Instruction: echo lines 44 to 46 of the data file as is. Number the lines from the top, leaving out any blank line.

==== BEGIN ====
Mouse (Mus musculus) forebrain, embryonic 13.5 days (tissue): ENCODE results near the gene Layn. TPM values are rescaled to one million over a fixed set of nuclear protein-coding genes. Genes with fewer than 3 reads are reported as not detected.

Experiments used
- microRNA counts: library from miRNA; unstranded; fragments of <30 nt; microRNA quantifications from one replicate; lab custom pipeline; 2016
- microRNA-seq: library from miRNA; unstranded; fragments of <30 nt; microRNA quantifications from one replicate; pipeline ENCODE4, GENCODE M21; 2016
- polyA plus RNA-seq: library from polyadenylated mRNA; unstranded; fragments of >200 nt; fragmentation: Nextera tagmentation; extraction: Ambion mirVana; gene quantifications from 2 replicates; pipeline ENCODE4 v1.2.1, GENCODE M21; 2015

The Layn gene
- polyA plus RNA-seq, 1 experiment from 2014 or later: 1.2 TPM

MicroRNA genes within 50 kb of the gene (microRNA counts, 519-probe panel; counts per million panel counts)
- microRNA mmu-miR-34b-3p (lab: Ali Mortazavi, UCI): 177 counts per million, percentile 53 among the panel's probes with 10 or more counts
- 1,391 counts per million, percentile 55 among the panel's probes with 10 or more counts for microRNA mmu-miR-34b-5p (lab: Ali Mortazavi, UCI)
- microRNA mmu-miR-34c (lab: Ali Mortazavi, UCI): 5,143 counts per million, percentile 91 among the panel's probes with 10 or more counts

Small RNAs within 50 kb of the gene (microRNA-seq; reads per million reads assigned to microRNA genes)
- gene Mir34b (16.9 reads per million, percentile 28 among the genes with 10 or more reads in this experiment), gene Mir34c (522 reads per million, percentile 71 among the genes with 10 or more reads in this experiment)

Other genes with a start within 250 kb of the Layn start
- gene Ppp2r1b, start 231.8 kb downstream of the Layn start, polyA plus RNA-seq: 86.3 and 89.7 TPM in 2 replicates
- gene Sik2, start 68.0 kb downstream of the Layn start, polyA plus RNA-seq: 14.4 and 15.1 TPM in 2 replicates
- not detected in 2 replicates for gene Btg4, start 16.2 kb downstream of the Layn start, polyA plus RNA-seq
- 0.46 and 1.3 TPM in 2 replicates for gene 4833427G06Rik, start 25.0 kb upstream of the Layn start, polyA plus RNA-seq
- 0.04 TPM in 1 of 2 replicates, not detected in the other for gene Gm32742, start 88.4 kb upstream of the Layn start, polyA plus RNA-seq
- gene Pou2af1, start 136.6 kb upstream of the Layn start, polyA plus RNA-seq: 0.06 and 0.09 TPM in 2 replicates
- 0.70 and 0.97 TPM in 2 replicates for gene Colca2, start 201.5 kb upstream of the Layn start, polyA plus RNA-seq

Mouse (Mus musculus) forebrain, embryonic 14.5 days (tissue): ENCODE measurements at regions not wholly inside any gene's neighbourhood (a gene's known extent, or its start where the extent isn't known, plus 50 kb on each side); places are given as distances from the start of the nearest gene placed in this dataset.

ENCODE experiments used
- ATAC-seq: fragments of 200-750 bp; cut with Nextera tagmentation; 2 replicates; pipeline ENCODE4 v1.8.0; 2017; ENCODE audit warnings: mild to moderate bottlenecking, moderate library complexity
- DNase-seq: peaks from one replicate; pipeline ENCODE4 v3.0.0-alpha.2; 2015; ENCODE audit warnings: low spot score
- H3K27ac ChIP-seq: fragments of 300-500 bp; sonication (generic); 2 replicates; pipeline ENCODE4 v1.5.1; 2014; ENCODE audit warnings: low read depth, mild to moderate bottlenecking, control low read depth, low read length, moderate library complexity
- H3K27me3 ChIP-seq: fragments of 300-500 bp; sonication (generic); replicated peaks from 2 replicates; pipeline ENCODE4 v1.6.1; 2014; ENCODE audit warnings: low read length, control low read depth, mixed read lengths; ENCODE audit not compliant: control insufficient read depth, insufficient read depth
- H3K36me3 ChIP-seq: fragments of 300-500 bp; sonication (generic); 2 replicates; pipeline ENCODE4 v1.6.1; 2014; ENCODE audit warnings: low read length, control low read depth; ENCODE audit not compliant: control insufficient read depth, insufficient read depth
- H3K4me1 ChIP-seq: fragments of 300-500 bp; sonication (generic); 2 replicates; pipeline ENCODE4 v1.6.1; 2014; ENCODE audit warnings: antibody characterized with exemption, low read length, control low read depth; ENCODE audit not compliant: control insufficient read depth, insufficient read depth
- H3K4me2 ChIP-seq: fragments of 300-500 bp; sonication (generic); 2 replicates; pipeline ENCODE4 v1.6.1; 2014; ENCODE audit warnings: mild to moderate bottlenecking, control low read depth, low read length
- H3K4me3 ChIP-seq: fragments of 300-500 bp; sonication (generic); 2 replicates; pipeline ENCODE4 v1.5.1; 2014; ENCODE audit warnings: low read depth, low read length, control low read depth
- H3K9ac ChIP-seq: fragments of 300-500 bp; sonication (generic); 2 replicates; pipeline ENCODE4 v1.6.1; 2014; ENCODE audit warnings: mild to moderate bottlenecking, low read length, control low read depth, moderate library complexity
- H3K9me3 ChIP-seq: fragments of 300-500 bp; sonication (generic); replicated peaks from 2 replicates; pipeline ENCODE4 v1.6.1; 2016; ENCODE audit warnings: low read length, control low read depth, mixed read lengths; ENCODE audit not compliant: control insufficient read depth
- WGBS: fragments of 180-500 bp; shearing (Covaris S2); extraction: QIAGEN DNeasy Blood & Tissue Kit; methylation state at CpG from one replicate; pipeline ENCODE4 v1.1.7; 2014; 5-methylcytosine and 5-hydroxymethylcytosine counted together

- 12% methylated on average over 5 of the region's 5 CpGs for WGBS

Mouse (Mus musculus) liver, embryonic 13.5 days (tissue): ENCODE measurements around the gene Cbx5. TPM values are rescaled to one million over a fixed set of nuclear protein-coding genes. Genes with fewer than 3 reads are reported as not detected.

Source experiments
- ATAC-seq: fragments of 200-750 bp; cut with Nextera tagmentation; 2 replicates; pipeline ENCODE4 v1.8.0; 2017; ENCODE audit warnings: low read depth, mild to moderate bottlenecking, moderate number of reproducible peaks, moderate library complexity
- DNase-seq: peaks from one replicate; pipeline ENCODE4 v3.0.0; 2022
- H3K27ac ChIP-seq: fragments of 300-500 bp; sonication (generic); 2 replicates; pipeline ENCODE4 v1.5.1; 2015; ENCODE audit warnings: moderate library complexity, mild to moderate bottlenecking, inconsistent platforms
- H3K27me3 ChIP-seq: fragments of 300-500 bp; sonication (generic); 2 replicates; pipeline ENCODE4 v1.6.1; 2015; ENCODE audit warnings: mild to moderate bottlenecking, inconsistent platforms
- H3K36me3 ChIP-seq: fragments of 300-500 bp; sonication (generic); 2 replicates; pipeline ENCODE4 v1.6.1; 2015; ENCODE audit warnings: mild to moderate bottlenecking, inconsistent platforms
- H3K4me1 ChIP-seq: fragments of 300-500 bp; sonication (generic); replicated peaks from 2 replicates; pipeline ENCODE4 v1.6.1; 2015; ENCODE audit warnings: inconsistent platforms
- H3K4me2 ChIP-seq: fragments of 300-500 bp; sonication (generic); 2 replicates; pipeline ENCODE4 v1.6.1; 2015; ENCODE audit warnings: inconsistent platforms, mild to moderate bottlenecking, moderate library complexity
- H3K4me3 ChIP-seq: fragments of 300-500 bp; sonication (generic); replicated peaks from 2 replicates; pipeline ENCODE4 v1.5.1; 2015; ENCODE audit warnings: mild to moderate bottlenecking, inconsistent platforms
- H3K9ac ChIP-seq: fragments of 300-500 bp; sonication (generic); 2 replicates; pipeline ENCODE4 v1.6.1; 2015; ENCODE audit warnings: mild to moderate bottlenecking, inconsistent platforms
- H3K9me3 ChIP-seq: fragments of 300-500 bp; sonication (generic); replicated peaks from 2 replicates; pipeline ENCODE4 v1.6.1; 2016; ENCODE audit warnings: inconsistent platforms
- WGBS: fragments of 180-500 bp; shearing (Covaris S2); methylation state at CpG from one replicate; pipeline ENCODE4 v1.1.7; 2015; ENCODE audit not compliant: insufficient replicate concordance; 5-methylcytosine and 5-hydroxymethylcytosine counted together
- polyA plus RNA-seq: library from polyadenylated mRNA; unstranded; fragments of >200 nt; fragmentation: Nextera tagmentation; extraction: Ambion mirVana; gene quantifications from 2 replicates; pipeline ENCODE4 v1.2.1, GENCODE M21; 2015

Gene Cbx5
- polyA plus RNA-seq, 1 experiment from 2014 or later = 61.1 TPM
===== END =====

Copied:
- H3K4me2 ChIP-seq: fragments of 300-500 bp; sonication (generic); 2 replicates; pipeline ENCODE4 v1.6.1; 2015; ENCODE audit warnings: inconsistent platforms, mild to moderate bottlenecking, moderate library complexity
- H3K4me3 ChIP-seq: fragments of 300-500 bp; sonication (generic); replicated peaks from 2 replicates; pipeline ENCODE4 v1.5.1; 2015; ENCODE audit warnings: mild to moderate bottlenecking, inconsistent platforms
- H3K9ac ChIP-seq: fragments of 300-500 bp; sonication (generic); 2 replicates; pipeline ENCODE4 v1.6.1; 2015; ENCODE audit warnings: mild to moderate bottlenecking, inconsistent platforms